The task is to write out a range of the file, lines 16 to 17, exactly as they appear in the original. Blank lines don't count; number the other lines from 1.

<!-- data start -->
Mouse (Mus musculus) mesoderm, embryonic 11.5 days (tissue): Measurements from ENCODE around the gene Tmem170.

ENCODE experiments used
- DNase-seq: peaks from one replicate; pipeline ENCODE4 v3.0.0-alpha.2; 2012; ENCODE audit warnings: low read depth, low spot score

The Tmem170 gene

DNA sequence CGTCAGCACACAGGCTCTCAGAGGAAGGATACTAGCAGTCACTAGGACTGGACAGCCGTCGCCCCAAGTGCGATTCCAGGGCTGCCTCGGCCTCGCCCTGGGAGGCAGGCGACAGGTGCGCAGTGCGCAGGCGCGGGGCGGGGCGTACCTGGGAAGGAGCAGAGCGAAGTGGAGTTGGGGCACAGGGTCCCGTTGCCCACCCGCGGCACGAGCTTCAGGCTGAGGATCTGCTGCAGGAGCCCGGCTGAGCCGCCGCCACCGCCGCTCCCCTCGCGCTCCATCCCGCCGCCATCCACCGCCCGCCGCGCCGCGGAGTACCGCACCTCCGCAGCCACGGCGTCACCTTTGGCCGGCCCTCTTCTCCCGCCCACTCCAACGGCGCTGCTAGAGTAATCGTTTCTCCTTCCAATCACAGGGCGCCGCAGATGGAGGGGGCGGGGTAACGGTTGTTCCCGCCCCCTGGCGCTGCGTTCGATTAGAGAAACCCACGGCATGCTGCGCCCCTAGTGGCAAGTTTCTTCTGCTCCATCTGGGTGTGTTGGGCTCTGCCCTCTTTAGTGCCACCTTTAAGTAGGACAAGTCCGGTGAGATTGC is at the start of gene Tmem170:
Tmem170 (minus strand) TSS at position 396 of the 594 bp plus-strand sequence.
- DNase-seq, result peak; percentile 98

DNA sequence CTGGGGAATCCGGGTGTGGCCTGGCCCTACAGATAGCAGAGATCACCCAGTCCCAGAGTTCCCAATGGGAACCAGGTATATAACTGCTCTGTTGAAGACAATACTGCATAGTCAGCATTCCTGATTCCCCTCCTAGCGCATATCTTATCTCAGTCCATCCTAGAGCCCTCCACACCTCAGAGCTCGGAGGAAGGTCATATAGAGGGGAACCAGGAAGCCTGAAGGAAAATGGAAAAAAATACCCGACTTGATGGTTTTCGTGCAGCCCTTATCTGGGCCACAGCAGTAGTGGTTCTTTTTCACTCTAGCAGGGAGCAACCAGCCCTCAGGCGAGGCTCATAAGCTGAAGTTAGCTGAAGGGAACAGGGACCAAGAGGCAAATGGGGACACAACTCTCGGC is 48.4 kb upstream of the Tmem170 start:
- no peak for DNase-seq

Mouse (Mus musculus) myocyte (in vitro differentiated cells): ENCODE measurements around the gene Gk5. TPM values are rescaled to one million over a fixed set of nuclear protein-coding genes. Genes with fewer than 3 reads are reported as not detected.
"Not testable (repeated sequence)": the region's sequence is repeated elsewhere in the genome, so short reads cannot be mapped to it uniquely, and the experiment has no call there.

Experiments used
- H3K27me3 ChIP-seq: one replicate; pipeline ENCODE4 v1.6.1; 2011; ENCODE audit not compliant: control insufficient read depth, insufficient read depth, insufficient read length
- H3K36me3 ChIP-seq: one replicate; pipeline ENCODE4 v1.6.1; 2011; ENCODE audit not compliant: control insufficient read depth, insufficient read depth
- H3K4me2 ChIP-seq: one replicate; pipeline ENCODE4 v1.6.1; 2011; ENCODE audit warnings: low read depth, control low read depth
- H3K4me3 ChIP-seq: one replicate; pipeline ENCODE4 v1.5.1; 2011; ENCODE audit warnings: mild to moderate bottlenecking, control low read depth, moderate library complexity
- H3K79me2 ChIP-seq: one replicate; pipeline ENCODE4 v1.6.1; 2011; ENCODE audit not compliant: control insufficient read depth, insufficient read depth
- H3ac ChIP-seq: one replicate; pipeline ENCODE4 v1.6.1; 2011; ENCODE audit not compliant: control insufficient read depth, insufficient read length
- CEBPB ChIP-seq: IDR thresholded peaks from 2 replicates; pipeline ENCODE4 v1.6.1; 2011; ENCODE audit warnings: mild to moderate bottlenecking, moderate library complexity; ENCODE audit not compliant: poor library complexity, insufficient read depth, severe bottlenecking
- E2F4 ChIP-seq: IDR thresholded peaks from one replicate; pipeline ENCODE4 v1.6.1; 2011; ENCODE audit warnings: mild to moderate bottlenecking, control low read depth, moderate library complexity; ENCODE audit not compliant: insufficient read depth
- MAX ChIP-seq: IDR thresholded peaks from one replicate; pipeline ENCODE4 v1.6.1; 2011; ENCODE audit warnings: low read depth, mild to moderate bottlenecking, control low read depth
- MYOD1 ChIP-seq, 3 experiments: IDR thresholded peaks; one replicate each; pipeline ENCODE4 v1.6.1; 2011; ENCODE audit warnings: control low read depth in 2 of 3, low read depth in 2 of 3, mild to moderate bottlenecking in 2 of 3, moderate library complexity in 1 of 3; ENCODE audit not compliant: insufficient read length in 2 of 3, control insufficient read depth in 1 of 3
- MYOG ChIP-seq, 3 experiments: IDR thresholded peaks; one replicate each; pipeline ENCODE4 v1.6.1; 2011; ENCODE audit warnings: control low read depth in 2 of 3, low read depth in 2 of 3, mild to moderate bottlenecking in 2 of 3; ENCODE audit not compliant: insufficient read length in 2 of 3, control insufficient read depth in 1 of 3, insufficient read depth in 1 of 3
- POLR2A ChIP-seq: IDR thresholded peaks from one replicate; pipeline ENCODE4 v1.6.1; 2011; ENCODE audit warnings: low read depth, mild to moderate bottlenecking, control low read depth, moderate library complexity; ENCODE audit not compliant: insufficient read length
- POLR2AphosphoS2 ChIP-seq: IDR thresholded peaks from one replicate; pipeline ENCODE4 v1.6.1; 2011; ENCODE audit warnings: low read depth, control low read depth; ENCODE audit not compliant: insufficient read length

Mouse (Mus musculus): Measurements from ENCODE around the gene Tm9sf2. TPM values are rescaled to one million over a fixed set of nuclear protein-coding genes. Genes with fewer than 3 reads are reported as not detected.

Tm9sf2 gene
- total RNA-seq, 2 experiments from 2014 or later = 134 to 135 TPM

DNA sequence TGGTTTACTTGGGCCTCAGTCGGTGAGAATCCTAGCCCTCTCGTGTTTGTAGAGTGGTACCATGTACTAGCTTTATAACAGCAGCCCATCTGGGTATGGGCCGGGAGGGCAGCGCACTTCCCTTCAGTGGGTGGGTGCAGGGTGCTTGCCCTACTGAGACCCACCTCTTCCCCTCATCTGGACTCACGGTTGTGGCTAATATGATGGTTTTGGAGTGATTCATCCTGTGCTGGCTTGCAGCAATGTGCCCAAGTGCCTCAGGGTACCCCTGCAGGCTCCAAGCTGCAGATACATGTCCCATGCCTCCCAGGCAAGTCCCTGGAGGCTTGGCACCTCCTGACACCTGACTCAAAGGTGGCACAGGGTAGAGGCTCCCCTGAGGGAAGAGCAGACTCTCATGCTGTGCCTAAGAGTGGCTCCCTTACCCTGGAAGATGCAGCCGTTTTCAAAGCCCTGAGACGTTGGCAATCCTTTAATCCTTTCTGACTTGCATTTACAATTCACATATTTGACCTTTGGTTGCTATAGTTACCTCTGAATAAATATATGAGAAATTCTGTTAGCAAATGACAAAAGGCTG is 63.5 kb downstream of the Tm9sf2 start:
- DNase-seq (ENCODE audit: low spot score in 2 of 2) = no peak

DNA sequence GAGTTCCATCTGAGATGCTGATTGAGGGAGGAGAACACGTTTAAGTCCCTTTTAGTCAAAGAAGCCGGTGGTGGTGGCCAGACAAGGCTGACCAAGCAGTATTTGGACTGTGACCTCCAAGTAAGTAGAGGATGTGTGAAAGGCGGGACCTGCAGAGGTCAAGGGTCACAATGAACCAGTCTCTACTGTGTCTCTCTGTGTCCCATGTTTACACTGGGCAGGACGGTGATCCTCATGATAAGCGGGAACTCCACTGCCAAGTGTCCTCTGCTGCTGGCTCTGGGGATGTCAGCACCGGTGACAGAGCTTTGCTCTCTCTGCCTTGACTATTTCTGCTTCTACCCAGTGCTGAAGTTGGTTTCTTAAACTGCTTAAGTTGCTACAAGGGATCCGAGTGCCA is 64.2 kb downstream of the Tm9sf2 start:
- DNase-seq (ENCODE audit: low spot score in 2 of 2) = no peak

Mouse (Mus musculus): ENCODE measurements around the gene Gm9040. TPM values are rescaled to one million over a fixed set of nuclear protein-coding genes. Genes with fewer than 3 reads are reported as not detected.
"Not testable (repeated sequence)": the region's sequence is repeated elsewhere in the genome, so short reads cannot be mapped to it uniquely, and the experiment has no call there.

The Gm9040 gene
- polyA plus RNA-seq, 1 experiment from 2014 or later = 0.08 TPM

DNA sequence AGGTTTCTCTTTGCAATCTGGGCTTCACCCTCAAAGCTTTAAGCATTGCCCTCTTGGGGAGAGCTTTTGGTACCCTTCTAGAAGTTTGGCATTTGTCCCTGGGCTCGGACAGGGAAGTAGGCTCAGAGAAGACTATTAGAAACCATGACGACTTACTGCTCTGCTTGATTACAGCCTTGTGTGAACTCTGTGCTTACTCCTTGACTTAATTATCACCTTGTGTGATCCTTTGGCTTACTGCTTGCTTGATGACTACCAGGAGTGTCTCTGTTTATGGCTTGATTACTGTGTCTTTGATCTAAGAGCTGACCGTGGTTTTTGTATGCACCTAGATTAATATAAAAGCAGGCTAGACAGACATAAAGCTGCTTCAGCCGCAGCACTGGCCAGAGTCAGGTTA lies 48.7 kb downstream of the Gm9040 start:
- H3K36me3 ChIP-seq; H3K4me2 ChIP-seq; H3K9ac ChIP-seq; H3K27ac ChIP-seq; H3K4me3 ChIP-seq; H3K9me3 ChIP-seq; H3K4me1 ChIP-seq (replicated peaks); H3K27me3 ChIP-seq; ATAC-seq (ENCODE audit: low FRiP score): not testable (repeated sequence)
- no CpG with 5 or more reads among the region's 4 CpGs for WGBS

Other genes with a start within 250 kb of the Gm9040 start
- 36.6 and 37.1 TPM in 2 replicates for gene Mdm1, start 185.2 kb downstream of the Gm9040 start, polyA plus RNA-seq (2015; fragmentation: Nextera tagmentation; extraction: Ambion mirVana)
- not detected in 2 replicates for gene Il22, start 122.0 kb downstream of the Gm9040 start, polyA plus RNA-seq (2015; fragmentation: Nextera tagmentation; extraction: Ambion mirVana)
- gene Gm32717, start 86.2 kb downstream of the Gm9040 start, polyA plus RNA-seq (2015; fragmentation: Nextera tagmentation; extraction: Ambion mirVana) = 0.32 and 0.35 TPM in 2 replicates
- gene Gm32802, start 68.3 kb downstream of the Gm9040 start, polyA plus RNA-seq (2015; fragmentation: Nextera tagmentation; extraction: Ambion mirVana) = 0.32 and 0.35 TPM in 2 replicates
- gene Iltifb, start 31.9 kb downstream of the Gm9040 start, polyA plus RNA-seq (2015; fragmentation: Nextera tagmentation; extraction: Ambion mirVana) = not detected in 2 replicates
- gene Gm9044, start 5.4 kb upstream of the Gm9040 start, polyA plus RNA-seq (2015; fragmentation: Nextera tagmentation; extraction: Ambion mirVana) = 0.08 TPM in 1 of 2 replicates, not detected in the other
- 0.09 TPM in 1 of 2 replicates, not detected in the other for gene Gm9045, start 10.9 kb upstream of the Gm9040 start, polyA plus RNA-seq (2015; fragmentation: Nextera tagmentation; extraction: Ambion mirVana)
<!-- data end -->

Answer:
- H3K4me3 ChIP-seq: one replicate; pipeline ENCODE4 v1.5.1; 2011; ENCODE audit warnings: mild to moderate bottlenecking, control low read depth, moderate library complexity
- H3K79me2 ChIP-seq: one replicate; pipeline ENCODE4 v1.6.1; 2011; ENCODE audit not compliant: control insufficient read depth, insufficient read depth